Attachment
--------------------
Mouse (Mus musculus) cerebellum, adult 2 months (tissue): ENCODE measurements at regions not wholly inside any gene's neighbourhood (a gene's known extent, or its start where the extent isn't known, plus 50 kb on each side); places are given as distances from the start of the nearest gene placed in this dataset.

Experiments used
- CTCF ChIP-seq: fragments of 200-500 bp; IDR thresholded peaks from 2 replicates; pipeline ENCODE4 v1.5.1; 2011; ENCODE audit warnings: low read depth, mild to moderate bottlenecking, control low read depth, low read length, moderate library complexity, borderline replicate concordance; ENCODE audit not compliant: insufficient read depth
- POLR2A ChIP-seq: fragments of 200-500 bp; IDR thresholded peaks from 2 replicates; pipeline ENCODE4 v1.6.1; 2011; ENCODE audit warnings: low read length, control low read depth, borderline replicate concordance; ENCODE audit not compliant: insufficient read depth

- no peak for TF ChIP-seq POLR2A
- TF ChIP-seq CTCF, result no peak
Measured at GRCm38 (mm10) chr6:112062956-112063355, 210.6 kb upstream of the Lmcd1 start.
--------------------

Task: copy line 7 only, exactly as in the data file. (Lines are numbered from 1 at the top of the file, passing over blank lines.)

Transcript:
Measured at GRCm38 (mm10) chr6:112062956-112063355, 210.6 kb upstream of the Lmcd1 start.